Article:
New Jersey Lemon Laws

Lemon Law in New Jersey

The Lemon Law in New Jersey is a consumer protection that safeguards those who purchase vehicles that develop recurring flaws or long periods of inoperability during the initial two years or 24,000 miles. The Division of Consumer Affairs within the state is responsible for receiving complaints and addressing inquiries regarding the law. With its implementation, people now have access to reliable resources should they experience such unfortunate instances with their vehicles. As a wise consumer, it pays to be knowledgeable about this facet of the law so you can make informed decisions. With the Lemon Law, you can rest assured that you have an advocate when it comes to being treated fairly and having access to secure remedies.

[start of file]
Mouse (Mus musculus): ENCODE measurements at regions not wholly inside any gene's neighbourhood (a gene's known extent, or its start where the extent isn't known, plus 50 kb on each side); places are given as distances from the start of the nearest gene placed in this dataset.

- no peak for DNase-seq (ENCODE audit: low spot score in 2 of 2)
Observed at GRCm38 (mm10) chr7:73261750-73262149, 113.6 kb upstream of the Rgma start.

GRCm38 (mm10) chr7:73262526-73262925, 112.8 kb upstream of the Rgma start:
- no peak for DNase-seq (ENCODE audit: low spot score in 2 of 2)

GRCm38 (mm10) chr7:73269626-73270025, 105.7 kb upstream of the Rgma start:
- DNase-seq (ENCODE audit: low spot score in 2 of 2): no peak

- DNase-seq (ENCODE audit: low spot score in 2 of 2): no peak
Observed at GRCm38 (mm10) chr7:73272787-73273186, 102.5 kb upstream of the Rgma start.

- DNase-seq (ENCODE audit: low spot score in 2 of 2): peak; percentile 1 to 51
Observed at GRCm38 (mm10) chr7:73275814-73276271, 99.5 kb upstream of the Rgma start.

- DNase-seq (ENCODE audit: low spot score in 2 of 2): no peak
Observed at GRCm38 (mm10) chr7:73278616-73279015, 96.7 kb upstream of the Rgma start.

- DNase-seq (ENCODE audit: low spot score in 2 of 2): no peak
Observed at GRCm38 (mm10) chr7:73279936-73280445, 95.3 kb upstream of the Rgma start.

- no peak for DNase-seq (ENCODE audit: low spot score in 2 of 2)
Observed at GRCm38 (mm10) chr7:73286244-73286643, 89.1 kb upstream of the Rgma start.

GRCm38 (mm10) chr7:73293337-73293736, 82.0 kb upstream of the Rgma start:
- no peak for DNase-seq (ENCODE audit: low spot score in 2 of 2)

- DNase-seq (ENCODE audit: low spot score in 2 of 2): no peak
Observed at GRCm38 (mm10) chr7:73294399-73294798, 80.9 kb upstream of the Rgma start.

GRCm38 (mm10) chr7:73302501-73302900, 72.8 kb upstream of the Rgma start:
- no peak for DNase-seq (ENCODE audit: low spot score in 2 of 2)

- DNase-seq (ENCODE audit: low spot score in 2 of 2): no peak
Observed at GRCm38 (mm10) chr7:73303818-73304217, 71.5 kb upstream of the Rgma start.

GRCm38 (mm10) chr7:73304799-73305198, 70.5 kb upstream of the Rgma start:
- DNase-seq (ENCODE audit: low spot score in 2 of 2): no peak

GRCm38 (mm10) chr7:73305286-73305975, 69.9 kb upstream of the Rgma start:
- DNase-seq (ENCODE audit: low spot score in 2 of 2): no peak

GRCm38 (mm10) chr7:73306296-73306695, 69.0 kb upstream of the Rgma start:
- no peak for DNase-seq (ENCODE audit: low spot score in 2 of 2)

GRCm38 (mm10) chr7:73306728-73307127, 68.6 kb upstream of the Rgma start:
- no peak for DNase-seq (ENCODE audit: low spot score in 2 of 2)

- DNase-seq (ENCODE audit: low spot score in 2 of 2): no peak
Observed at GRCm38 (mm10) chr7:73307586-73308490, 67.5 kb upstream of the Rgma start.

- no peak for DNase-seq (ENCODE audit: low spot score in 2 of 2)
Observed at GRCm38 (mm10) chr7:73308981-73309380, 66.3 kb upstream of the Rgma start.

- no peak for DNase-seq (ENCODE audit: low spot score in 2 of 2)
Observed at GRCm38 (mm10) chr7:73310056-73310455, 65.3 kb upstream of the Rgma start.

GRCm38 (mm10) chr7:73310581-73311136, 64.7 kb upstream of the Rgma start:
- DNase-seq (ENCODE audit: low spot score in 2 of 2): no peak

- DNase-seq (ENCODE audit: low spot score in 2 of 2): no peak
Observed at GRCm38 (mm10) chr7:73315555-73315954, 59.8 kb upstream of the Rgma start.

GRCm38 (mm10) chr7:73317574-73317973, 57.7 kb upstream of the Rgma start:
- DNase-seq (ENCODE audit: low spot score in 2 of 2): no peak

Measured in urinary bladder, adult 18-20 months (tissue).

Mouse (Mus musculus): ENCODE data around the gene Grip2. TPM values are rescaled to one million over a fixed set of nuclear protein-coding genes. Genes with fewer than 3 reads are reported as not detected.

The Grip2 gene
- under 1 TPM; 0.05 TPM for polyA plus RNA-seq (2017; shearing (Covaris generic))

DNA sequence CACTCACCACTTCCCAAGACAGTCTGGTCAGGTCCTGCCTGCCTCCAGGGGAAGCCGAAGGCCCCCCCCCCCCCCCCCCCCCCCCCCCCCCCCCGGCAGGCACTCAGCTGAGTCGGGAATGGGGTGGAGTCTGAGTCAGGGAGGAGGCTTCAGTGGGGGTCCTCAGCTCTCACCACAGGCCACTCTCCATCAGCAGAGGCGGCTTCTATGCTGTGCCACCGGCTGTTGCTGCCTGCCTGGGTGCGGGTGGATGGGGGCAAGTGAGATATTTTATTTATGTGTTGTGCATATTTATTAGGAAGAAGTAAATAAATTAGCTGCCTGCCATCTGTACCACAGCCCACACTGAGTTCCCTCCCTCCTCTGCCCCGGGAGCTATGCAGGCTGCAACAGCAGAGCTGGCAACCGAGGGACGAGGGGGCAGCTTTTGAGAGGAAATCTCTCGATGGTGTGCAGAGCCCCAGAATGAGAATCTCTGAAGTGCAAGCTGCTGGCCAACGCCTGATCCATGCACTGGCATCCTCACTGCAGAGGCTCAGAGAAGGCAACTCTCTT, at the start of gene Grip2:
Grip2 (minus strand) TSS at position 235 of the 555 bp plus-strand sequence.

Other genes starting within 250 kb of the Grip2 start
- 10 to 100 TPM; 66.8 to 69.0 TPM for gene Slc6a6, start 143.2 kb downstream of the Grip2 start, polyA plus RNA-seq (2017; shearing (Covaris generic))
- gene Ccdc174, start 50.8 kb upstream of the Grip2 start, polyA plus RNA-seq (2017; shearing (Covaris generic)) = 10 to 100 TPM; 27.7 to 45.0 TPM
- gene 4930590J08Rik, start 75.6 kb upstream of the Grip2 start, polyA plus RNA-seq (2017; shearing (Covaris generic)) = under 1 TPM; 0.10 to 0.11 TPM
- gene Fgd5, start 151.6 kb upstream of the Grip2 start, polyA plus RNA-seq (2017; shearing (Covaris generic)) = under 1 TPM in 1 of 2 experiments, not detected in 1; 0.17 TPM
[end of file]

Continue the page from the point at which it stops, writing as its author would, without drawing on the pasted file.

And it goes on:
Show of hands: who loves that new car smell? Admit it; we all do. There is nothing like the simple pleasure of driving a brand-new car. Most automakers recommend that we change our oil and do a “check-up” every three thousand miles. In fact, they go so far as to provide a handy little guide for us in our owner’s manual to keep track of these things.

For every new car, there is a bit of a “shake-down” period as we become accustomed to how the vehicle handles. The car itself is also getting used to our driving habits. What could possibly go wrong with this scenario? Sadly, in some cases, quite a lot.

New Jersey Lemon laws, or as the lawyers like to call them Title 56:12-29 to 56:12-49, are on the books to protect consumers when that brand new car of theirs turns out to be a dud. The laws have been in effect since 1989. If you find yourself stuck with a lemon in New Jersey, you have the law on your side.